Hydrogen metabolism is closely related to other important metabolic and energetic processes of bacterial cells, such as photosynthesis, anaerobic respiration and sulphur metabolism. Even small environmental changes influence these networks through different regulatory systems. The presence or absence of oxygen is one of the most important signals; how the cascades evolved to transmit this signal in different bacteria is summarized. In many instances, hydrogen is released only under anoxic conditions, because of bioenergetic considerations. Most [NiFe] hydrogenases are inactivated by oxygen, but many of them can be re-activated under reducing conditions. In addition to direct inactivation of the hydrogenases, oxygen can also regulate their expression. The global regulatory systems [FNR (fumarate and nitrate reduction regulator), ArcAB (aerobic respiratory control) and RegAB], which respond to alterations in oxygen content and redox conditions of the environment, have an important role in hydrogenase regulation of several bacteria. FNR-like proteins were shown to be important for the regulation of hydrogenases in Escherichia coli, Thiocapsa raseapersicina and Rhizabium leguminasorum, whereas RegA protein modulates the expression of hupSL genes in Rhodobacter capsulatus.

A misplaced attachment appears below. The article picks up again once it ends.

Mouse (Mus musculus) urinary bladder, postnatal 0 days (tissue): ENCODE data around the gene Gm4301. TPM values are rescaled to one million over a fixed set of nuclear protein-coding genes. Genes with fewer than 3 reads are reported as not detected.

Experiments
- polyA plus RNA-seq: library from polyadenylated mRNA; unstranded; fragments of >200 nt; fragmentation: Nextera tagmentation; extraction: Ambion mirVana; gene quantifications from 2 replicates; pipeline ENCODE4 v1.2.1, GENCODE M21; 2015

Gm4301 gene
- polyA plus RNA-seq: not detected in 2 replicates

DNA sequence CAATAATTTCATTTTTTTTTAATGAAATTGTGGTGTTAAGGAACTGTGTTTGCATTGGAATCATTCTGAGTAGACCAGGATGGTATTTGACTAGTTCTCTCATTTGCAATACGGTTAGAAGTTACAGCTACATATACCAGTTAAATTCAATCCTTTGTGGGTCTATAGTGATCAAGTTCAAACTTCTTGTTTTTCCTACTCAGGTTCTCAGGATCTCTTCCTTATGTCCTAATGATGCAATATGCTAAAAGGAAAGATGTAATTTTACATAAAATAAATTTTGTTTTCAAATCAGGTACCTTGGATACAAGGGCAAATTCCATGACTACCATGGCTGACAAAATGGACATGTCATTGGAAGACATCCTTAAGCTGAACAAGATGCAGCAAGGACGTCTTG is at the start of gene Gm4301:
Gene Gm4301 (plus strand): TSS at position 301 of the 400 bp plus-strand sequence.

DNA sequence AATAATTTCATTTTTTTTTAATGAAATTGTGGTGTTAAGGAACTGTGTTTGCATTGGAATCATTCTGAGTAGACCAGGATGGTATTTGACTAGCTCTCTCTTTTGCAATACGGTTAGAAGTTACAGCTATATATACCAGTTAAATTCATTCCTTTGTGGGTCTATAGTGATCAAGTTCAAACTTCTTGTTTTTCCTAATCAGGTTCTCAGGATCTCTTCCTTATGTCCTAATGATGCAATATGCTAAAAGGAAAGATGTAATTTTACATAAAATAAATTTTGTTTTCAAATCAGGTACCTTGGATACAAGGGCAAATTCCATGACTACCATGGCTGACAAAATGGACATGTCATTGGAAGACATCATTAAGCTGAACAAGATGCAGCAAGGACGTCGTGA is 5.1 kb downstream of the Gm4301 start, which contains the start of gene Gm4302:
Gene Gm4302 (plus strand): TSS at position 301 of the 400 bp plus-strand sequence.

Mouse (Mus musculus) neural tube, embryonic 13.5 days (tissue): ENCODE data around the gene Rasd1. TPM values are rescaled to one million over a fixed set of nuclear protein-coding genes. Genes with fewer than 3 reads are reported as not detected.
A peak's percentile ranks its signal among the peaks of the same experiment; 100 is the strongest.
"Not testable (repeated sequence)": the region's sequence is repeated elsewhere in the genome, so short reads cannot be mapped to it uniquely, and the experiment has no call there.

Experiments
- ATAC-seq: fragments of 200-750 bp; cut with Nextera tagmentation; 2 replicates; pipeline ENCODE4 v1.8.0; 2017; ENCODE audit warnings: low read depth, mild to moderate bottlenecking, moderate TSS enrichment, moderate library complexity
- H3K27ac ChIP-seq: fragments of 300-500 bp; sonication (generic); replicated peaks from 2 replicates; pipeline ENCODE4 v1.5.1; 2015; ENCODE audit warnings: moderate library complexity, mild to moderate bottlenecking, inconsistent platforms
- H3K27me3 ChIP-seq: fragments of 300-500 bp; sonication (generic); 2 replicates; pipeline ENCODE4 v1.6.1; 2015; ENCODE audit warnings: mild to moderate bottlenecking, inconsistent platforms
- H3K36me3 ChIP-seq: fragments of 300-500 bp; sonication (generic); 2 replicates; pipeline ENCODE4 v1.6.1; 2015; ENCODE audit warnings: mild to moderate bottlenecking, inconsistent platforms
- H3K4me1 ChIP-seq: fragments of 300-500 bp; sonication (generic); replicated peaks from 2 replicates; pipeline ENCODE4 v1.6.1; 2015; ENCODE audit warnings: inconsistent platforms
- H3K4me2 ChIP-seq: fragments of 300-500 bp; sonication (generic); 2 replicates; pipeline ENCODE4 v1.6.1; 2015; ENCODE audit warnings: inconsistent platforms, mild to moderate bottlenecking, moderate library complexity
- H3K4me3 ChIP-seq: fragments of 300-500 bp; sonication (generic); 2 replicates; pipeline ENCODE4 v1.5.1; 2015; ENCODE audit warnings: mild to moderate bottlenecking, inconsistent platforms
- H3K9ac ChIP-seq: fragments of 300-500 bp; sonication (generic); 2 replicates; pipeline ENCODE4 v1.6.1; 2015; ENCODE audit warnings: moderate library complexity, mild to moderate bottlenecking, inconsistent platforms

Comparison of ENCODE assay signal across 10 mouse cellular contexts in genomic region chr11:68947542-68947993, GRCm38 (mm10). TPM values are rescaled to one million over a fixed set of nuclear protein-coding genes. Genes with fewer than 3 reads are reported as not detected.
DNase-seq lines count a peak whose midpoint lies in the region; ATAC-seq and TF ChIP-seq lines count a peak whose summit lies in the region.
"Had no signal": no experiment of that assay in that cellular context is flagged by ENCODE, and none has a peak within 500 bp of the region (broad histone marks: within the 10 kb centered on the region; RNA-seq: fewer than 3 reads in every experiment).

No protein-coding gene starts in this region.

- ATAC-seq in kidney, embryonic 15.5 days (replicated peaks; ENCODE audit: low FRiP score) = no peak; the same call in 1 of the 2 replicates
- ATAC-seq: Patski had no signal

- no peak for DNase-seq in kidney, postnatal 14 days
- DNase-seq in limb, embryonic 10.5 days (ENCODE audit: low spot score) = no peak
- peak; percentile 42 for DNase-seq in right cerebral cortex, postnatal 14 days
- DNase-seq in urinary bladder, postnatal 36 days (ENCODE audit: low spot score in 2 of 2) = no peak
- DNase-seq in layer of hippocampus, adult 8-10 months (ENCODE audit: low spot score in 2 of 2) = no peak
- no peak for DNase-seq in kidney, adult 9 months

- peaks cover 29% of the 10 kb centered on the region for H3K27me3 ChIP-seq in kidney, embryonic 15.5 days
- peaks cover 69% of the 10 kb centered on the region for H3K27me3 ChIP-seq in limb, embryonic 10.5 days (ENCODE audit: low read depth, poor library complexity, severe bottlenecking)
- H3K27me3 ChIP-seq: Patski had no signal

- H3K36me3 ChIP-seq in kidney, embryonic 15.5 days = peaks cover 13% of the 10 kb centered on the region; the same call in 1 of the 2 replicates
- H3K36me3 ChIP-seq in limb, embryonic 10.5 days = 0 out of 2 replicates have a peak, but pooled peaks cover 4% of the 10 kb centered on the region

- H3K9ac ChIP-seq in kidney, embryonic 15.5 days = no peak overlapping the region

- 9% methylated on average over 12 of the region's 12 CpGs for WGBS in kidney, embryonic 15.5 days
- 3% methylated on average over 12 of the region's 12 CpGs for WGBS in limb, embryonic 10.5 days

- Fumarate and nitrate reduction regulator (FNR)
- Regulation of expression